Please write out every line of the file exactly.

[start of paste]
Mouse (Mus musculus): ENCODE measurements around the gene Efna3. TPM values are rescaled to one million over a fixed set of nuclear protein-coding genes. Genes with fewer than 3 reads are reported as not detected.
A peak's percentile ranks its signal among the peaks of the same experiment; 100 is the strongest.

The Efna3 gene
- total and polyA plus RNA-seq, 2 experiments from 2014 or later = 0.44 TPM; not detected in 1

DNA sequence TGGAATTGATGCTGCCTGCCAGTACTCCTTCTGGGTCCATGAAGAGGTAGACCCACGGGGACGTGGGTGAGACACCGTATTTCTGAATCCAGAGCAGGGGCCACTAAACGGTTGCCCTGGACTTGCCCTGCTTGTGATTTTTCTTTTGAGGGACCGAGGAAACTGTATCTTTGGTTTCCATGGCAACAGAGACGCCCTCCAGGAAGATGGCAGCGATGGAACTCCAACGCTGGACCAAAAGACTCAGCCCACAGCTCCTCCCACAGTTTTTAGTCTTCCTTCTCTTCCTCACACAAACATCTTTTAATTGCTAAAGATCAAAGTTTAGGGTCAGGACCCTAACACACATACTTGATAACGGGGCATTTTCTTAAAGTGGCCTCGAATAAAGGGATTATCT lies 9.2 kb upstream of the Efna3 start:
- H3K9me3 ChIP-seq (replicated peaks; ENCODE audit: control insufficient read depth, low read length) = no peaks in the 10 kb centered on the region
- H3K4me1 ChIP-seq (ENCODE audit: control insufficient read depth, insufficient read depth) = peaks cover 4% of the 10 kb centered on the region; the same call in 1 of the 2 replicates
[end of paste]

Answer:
Mouse (Mus musculus): ENCODE measurements around the gene Efna3. TPM values are rescaled to one million over a fixed set of nuclear protein-coding genes. Genes with fewer than 3 reads are reported as not detected.
A peak's percentile ranks its signal among the peaks of the same experiment; 100 is the strongest.

The Efna3 gene
- total and polyA plus RNA-seq, 2 experiments from 2014 or later = 0.44 TPM; not detected in 1

DNA sequence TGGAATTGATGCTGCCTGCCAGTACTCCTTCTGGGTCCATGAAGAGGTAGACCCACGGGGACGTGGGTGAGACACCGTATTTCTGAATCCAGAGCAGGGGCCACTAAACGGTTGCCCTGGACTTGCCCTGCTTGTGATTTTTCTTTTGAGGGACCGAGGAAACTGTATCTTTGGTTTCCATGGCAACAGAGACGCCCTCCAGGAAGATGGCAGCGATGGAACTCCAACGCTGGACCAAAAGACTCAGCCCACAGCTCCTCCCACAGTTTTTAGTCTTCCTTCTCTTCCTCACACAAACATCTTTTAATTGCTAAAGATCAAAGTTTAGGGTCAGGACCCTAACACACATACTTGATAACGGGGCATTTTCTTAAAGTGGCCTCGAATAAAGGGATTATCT lies 9.2 kb upstream of the Efna3 start:
- H3K9me3 ChIP-seq (replicated peaks; ENCODE audit: control insufficient read depth, low read length) = no peaks in the 10 kb centered on the region
- H3K4me1 ChIP-seq (ENCODE audit: control insufficient read depth, insufficient read depth) = peaks cover 4% of the 10 kb centered on the region; the same call in 1 of the 2 replicates